'I Just Asked A Simple Question': Dem Senator Corners a Hostile Secretary of State Pompeo as He Stonewalls on Trump-Putin Meeting

Secretary of State Mike Pompeo consistently stonewalled Wednesday as Sen. Bob Menendez (D-NJ) repeatedly tried to elicit crucial details about President Donald Trump's private meeting with Russian President Vladimir Putin.

From the start of Menendez's question period, Pompeo was immediately defensive and hostile. As Menendez asked if Pompeo had been told what had happened in the meeting — a highly unorthodox, suspicious, and controversial event, to say the least — the secretary asserted the president's "prerogative" to hold the meeting. Of course, absolutely no one has suggested that Trump didn't have that prerogative, just that the choice was unwise and concerning.

"I just asked you a simple question," Menendez said. "Did he tell you whether or not what happened in those two hours?"

"Yes," Pompeo said. "The predicate of your question implied some notion that there was something improper about having a one-on-one meeting. I completely dismiss the question."

He added that he thinks he has a "pretty complete understanding" of what happened at the meeting. But he never gave an explanation of why the meeting had to take place in such an unorthodox way, what the president actually agreed to, and what the goals of the meeting were to begin with.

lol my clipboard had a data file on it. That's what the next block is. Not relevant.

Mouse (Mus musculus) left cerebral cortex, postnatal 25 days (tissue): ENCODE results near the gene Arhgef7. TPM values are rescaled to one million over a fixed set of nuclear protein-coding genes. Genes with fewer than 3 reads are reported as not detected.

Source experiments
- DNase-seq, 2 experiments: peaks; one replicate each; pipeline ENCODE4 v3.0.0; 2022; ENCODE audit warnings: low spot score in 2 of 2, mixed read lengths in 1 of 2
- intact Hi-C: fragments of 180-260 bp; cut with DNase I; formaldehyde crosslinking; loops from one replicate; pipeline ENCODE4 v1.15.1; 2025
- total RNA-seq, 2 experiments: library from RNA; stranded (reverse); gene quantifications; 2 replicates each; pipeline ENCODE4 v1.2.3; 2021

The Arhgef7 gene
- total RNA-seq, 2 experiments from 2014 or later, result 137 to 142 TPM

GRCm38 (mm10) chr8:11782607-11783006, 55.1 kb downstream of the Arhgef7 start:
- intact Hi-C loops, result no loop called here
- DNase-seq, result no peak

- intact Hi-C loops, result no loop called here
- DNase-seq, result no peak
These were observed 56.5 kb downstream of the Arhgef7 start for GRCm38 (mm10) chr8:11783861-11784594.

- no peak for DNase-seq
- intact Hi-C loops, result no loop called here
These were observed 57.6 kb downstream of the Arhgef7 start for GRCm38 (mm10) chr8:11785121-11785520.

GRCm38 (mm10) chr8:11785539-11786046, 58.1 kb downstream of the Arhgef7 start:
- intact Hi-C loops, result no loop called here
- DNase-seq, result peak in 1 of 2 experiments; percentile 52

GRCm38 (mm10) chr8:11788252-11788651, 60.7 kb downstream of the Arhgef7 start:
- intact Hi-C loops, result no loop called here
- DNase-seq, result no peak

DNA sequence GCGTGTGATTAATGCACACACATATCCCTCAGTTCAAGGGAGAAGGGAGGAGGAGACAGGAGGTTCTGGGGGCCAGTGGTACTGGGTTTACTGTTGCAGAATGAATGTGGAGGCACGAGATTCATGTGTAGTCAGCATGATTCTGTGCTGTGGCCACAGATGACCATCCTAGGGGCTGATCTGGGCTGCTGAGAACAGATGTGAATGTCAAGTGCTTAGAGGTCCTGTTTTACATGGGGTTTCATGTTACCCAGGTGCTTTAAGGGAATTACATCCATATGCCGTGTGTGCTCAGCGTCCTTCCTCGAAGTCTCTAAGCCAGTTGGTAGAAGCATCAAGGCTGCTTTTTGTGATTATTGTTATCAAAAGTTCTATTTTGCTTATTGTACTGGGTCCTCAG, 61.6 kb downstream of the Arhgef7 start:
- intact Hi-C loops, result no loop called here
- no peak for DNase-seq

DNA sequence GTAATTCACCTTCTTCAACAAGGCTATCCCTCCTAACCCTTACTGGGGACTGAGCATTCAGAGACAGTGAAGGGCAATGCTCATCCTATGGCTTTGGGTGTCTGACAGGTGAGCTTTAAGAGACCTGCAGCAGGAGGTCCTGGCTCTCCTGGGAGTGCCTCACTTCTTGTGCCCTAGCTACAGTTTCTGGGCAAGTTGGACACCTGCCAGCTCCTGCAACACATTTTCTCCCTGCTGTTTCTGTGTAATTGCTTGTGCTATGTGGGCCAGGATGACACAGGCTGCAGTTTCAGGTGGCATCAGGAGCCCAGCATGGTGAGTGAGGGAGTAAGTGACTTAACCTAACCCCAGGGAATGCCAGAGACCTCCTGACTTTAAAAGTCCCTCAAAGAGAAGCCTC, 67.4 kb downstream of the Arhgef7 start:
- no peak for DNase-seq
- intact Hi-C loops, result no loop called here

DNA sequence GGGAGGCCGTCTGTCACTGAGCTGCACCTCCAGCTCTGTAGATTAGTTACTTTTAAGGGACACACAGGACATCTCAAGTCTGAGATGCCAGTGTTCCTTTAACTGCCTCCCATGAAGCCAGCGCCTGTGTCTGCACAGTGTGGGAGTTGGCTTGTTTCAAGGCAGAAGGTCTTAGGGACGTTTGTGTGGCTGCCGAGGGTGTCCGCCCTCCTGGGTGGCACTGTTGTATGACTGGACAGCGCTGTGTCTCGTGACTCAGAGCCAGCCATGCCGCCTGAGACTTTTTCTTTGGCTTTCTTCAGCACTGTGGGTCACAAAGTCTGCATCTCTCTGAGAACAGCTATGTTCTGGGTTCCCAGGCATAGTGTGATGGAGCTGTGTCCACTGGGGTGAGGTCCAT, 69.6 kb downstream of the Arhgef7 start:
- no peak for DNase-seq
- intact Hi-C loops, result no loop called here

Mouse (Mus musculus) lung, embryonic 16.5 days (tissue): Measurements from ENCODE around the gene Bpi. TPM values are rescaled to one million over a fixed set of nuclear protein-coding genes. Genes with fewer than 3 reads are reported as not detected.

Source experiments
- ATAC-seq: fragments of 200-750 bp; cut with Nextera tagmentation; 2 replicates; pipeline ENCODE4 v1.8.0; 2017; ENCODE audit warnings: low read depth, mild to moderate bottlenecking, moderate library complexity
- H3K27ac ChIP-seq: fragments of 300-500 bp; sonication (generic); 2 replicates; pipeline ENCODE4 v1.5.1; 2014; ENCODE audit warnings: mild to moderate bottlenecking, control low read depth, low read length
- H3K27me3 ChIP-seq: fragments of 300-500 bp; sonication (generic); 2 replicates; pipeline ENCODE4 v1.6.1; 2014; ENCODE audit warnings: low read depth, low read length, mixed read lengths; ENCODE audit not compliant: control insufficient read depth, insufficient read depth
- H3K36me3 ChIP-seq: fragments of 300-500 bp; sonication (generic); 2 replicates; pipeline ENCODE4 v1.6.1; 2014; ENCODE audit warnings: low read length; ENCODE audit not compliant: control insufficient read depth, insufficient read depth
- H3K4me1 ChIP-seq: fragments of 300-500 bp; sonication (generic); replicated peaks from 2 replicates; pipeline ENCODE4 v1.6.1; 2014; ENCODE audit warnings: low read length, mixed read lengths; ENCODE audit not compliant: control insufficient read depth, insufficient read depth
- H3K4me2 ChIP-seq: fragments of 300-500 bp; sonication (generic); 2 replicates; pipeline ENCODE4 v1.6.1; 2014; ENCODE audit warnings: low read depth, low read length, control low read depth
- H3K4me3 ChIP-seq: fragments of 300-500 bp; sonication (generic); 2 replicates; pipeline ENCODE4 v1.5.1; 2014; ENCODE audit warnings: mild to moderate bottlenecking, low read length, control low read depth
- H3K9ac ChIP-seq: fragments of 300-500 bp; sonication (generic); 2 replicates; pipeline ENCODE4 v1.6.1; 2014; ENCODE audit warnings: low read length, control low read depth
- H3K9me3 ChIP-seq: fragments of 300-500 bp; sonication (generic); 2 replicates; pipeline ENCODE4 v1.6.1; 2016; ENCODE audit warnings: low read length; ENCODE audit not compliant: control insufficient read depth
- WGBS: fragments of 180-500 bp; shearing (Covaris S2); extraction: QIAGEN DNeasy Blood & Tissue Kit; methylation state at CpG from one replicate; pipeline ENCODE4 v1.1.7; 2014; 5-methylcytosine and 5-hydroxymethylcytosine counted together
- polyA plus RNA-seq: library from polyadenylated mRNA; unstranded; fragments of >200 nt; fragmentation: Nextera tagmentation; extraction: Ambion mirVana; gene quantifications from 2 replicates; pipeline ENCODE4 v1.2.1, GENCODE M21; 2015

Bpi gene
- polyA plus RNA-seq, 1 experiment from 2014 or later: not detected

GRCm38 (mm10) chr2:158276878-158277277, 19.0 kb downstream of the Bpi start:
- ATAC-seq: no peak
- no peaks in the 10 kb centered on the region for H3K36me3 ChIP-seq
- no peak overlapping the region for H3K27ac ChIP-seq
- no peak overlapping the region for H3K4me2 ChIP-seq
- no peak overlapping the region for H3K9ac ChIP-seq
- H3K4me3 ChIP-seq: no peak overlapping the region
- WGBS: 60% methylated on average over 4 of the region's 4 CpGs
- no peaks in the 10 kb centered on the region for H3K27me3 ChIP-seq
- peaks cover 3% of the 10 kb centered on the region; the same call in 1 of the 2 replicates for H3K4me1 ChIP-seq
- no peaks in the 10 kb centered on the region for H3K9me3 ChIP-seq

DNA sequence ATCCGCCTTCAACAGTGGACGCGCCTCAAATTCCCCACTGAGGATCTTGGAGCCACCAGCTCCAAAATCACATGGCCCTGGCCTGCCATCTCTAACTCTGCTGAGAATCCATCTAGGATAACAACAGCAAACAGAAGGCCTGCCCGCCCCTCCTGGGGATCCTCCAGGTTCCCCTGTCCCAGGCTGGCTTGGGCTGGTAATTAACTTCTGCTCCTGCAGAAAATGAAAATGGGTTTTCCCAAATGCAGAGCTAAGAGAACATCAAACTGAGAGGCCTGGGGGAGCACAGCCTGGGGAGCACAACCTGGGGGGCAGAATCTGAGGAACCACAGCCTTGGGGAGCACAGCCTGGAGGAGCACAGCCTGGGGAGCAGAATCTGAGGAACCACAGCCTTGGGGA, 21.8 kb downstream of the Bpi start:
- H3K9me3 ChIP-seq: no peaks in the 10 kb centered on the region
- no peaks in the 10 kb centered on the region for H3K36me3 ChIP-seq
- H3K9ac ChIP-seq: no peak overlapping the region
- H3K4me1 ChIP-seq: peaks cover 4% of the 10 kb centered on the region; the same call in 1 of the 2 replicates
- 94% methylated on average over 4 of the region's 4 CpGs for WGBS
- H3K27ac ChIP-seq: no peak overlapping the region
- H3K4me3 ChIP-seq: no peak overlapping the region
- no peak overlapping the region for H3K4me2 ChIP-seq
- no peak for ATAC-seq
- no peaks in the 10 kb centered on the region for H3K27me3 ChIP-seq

When Menendez asked whether Trump discussed relaxing sanctions with Russia — a legitimate and reasonable question — Pompeo said, "The president is entitled to private meetings."

And while it's true that the president can have private meetings, Congress and the American people clearly have a powerful interest in knowing what the president is saying on their behalf behind closed doors to an authoritarian adversary that he has bizarrely praised.

Instead of answering the questions, Pompeo just repeated what U.S. policy is, which was a ridiculous dodge given that Congress writes U.S. policy. Congressional hearings are held so that lawmakers can assess the executive branch's use of its authority and discretion to carry out that policy.

Watch the clip below:

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